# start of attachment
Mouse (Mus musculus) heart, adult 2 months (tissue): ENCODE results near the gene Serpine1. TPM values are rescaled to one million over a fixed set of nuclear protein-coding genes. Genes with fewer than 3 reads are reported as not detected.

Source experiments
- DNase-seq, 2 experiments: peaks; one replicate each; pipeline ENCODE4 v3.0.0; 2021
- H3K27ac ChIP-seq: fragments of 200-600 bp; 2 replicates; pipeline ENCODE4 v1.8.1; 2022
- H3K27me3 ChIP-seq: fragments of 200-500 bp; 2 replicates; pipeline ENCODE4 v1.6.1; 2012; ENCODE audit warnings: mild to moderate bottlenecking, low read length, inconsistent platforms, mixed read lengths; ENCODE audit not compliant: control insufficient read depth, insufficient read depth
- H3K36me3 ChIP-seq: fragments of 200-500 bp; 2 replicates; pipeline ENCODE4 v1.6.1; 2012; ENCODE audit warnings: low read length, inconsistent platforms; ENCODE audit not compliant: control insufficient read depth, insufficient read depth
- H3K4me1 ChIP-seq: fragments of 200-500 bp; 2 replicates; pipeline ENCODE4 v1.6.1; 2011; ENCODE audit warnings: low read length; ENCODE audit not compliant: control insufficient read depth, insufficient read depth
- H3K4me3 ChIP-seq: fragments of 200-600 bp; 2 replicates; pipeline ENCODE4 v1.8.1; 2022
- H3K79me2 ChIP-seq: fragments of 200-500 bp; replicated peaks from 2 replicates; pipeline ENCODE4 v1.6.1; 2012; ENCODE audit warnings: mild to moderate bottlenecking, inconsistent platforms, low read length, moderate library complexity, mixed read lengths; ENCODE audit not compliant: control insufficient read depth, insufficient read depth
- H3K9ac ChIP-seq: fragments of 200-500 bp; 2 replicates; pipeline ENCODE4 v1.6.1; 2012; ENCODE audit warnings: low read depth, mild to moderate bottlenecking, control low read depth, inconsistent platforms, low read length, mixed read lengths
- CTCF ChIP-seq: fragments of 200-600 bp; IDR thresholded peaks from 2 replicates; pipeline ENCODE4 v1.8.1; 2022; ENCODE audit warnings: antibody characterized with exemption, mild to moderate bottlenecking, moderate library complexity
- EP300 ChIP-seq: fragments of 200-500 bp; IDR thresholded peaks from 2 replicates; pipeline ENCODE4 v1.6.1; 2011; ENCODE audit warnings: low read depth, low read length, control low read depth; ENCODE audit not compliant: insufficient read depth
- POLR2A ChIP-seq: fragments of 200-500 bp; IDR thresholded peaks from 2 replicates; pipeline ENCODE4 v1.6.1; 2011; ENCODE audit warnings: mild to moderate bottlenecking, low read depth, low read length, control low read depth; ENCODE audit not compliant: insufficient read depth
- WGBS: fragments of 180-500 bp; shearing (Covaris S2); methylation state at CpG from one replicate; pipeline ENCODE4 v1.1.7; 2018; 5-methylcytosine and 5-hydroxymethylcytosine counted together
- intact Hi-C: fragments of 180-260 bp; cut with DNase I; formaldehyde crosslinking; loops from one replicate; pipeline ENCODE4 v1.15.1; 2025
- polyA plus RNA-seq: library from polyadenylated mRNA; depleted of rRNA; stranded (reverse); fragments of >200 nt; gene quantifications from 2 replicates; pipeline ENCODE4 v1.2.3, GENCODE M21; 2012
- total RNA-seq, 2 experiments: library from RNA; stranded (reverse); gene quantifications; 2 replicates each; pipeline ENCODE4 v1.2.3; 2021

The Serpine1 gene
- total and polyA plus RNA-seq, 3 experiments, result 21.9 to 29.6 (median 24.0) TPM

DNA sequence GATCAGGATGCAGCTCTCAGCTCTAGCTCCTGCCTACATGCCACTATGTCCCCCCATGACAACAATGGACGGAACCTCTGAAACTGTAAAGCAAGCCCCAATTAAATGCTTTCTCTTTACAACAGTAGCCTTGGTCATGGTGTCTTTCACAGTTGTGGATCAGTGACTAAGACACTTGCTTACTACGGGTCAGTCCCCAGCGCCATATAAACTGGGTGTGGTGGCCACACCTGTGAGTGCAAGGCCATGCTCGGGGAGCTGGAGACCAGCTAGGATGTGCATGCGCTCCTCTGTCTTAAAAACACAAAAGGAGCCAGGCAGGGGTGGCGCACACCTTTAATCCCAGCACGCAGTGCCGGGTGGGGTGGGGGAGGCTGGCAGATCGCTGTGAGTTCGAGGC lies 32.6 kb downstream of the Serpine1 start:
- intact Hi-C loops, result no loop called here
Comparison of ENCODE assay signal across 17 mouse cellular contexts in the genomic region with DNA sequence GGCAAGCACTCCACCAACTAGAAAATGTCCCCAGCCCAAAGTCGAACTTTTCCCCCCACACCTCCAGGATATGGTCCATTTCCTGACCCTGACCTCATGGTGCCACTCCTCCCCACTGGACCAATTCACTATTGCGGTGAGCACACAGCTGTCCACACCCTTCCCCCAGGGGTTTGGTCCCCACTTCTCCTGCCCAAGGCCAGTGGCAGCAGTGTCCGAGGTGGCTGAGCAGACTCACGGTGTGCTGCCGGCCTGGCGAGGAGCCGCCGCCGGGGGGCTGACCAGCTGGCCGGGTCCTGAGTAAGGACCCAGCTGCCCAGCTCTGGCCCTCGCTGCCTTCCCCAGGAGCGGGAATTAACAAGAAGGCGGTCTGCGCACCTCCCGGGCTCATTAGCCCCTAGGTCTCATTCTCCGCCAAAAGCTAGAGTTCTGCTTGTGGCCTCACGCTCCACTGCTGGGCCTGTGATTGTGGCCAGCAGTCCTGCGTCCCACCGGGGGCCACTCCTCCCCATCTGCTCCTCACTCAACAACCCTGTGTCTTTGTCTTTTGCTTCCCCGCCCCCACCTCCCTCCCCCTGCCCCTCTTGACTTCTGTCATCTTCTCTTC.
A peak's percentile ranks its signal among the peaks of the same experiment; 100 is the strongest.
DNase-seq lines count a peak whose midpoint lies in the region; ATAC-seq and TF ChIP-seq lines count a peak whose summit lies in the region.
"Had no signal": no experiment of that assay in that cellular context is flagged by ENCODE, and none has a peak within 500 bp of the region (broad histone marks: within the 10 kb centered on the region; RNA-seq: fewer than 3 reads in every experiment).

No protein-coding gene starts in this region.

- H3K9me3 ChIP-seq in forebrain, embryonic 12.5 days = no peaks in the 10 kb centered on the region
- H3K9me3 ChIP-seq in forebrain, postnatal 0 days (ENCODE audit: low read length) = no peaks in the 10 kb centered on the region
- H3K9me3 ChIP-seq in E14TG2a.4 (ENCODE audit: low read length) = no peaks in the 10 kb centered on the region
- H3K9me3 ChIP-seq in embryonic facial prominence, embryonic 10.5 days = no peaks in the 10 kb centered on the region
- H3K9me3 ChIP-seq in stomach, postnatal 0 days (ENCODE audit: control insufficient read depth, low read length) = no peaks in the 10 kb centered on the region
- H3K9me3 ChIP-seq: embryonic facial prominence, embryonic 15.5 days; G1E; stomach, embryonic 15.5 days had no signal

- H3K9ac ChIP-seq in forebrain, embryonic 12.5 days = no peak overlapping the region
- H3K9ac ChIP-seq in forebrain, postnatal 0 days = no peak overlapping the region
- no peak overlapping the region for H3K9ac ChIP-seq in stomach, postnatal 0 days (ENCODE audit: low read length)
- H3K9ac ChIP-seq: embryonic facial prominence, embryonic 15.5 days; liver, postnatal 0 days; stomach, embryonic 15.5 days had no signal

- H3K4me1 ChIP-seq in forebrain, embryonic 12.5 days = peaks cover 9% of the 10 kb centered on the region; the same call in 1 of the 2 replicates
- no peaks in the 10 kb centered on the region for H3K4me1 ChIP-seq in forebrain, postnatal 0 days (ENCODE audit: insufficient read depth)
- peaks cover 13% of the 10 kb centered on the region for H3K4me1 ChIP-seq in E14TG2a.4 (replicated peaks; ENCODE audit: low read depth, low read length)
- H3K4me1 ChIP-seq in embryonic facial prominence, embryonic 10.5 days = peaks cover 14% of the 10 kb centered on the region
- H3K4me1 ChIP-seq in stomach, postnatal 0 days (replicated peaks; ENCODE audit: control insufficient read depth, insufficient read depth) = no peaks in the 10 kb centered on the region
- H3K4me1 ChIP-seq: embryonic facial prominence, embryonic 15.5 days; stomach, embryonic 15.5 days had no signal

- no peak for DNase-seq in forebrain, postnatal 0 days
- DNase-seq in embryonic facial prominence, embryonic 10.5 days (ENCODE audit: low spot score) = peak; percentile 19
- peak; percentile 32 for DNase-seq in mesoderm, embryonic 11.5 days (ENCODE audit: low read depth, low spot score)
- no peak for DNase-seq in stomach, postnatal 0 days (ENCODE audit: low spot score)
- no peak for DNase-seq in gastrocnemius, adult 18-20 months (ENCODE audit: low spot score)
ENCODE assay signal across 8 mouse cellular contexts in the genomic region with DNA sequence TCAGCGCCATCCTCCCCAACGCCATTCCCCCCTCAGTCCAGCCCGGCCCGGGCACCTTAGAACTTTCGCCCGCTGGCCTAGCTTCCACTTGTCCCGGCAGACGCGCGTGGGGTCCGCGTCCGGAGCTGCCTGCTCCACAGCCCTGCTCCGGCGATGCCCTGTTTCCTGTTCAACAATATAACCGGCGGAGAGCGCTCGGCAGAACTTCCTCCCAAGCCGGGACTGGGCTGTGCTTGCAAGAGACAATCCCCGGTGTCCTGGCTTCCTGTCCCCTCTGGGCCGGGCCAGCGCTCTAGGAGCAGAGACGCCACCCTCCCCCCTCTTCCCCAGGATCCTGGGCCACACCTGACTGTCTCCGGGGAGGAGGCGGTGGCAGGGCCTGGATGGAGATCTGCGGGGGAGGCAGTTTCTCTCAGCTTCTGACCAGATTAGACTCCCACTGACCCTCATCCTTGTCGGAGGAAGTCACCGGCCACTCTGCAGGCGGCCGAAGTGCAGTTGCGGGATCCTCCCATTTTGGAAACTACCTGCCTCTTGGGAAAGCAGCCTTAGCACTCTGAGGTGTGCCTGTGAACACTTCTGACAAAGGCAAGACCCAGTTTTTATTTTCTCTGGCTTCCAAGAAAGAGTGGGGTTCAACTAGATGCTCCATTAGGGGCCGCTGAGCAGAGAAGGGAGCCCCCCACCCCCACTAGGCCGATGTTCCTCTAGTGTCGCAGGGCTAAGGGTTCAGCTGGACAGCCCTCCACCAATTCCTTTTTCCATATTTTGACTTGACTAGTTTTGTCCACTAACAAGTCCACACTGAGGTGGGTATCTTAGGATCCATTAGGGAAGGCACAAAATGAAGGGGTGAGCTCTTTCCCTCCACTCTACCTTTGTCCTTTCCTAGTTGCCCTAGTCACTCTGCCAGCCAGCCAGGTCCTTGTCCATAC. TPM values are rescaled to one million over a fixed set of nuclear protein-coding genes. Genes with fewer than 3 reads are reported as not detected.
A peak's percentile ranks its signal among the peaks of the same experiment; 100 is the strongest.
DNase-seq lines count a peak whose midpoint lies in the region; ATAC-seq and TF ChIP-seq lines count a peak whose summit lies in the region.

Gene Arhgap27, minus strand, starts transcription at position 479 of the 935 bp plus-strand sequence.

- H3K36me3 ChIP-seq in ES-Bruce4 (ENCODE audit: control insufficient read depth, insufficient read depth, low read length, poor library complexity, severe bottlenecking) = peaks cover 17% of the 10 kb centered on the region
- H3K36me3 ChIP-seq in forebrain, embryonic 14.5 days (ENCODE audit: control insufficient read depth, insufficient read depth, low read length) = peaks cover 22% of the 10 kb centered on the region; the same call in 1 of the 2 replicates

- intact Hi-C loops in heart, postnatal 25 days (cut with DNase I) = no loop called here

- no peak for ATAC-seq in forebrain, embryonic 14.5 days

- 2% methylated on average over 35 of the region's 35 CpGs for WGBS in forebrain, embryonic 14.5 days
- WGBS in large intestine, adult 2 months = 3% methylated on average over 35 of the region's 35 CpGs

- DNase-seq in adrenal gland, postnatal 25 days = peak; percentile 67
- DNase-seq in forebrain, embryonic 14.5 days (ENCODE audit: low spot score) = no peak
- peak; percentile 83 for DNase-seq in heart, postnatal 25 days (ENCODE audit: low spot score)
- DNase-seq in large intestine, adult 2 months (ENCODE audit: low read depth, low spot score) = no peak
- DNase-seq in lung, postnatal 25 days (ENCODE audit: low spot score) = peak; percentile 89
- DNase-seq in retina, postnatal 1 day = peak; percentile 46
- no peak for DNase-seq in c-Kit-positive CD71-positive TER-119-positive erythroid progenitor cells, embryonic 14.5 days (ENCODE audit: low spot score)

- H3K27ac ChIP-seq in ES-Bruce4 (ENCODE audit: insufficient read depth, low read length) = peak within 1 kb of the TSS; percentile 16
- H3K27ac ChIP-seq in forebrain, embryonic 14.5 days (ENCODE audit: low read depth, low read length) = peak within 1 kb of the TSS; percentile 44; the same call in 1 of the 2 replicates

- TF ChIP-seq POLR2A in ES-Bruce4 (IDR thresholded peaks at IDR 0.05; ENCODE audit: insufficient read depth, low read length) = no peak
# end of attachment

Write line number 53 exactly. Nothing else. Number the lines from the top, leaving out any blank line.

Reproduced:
- H3K36me3 ChIP-seq in forebrain, embryonic 14.5 days (ENCODE audit: control insufficient read depth, insufficient read depth, low read length) = peaks cover 22% of the 10 kb centered on the region; the same call in 1 of the 2 replicates